How should we account for the contextual variability of knowledge claims? Many philosophers favour an invariantist account on which such contextual variability is due entirely to pragmatic factors, leaving no interesting context-sensitivity in the semantic meaning of ‘know that.’ I reject this invariantist division of labor by arguing that pragmatic invariantists have no principled account of embedded occurrences of ‘S knows/doesn’t know that p’: Occurrences embedded within larger linguistic constructions such as conditional sentences, attitude verbs, expressions of probability, comparatives, and (...) many others, I argue, give rise to a threefold problem of embedded implicatures. (shrink)
Hartshorne and Reese thought that in the Timaeus Plato wasn’t quite a panentheist—though he would have been if he’d been consistent. More recently, Cooper has argued that while Plato’s World Soul may have inspired panentheists, Plato’s text does not itself describe a form of panenetheism. In this paper, I will reconsider this question not only by examining closely the Timaeus but by thinking about which features of current characterizations of panentheism are historically accidental and how the core of the doctrine (...) might most fruitfully be understood. I’ll argue that there is a polytheistic view that deserves to be called panentheistic and that Plato’s Timaeus describes such a view. (shrink)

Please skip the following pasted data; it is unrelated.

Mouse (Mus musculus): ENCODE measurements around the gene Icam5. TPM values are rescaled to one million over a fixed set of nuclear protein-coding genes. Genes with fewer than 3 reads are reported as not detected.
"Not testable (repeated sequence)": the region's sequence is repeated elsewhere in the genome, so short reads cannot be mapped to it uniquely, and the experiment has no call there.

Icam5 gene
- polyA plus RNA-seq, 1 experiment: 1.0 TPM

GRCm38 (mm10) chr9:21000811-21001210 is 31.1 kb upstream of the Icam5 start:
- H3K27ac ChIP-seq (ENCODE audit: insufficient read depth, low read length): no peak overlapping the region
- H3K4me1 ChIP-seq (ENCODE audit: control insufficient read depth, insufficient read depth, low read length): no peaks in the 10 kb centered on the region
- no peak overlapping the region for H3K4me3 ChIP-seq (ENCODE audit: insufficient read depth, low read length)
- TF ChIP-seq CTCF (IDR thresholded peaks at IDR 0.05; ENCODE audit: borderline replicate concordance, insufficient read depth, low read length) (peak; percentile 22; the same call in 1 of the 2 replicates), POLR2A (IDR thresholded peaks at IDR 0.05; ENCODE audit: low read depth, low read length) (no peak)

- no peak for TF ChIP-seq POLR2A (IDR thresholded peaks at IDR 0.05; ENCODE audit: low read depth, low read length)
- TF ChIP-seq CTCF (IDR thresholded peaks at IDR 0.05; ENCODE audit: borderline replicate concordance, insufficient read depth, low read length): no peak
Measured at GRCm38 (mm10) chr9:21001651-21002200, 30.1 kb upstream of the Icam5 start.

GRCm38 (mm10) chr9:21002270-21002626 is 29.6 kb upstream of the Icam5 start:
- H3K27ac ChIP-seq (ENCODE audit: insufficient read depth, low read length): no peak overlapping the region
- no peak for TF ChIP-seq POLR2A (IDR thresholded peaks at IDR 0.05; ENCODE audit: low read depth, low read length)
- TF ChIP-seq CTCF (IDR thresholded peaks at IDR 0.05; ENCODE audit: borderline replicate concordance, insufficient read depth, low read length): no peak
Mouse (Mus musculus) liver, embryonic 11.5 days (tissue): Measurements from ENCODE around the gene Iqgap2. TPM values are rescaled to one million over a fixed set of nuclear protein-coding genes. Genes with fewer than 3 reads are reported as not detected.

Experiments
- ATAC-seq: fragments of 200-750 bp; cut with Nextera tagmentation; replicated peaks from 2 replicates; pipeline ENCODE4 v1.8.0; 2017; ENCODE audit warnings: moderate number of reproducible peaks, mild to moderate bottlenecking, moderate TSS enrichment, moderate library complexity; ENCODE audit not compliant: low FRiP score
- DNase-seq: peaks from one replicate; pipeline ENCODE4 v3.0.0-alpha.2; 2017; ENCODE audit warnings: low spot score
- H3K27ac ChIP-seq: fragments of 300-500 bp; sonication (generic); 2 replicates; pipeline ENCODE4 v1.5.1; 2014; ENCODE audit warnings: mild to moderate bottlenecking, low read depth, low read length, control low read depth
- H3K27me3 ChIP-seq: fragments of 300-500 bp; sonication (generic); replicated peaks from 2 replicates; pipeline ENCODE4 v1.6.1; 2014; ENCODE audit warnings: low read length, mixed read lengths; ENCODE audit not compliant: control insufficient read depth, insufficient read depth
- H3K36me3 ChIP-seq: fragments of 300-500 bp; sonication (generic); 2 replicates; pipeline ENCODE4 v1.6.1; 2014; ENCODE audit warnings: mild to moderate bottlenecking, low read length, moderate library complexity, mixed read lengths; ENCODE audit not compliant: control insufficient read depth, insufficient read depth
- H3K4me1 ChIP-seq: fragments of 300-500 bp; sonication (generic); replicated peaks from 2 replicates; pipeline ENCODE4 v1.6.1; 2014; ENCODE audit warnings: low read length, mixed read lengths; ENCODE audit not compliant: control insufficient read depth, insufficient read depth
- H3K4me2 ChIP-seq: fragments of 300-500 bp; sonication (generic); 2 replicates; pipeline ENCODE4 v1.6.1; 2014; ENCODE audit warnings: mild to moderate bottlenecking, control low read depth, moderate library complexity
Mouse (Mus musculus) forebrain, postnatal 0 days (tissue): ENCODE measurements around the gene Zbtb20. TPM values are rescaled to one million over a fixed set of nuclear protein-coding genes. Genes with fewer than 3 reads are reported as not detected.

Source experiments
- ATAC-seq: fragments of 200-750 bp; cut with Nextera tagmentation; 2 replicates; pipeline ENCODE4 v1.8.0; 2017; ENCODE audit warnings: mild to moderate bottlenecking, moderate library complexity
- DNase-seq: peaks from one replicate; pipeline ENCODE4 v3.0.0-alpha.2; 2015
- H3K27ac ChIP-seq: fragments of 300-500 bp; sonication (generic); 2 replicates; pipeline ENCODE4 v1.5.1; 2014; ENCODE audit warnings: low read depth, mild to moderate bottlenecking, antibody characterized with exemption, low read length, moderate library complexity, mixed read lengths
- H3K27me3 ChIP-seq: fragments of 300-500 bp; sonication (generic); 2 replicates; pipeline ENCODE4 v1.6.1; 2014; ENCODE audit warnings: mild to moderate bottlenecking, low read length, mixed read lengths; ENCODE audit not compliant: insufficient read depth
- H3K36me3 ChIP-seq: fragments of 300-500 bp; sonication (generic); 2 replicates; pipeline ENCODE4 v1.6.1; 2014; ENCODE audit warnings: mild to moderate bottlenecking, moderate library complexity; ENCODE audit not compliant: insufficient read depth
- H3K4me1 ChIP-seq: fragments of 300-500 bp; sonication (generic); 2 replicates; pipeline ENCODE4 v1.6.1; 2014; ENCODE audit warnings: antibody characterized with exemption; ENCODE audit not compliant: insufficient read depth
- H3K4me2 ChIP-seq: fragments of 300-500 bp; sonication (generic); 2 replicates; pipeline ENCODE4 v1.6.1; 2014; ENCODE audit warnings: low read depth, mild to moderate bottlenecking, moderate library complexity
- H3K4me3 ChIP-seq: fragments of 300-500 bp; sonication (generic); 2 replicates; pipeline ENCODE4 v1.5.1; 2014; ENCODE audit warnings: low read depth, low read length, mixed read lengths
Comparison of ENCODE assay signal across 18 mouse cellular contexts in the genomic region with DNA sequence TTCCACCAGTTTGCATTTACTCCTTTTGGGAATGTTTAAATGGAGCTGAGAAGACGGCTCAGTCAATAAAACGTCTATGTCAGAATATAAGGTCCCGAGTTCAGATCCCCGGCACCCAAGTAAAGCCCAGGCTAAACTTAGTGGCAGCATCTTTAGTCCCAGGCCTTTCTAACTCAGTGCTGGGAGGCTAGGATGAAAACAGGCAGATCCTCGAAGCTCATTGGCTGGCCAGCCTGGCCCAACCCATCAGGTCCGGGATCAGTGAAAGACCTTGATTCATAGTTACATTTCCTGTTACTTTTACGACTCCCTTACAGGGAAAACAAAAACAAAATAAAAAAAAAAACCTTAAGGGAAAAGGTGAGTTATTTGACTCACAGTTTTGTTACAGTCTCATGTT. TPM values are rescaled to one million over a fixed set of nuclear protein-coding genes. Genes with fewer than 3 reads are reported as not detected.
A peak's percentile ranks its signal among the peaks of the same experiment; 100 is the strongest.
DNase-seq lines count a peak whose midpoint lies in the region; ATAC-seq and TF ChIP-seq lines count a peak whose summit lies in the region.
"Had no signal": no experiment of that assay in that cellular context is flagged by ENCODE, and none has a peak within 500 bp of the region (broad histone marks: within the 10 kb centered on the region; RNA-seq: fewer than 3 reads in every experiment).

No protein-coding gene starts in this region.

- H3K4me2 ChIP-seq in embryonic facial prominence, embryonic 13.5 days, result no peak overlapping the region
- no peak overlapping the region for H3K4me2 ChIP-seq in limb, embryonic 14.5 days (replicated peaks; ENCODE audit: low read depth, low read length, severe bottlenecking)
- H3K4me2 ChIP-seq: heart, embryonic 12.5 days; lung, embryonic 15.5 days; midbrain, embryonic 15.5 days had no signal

The idea that there is a coherent and morally relevant concept of sexual perversions has been increasingly called into question. In what follows, I will be concerned with two recent attacks on the notion of sexual perversion: those of Graham Priest and Igor Primoratz. Priest’s paper is the deeper of the two. Primoratz goes methodically through various accounts of sexual perversion and finds difficulties in them. This is no small task, of course, but unlike Priest he does not attempt to (...) provide any diagnosis of why any attempt to analyse the concept of sexual perversion must fail. Priest argues that sexual perversion is an “inapplicable concept”: the presuppositions that would allow us to make sense of the notion have been rightly rejected. Without the theoretical backdrop of an Aristotelian moral teleology, we cannot provide a satisfactory account of sexual perversion, for only such a teleological world-view allows us to give some sense to the idea that a sexual practice might be morally wrong because it is unnatural. Priest surveys accounts of perversion that don’t appeal to any idea of unnaturalness and rejects them—rightly I believe. But, Priest argues, Aristotle’s own moral teleology is part and parcel of his wider views about purpose in nature. This natural teleology has been shown to be explanatorily superfluous. Though some sciences still talk of functions, this can be understood in terms of contributions to evolutionary survival. Though there is considerable disagreement about the details of the right account of function, all versions of this scientifically respectable teleology are morally neutral: it would not follow from the fact that homosexual intercourse does nothing to propagate the agents’ genetic material to future generations that it is therefore morally wrong. Here too I think Priest is right. He also considers what he calls “Aristotelian revivalism” in Roger Scruton’s account of sexual perversion. I think Priest sells Aristotelianism short. I have no interest in defending Scruton’s own understanding of the Aristotelian moral framework nor his particular account of sexual perversion. I shall, however, argue that Aristotelian moral philosophy provides a more useful framework for thinking about these issues than Priest implies, and attempt to defend an account of sexual perversion within the context of this framework. (shrink)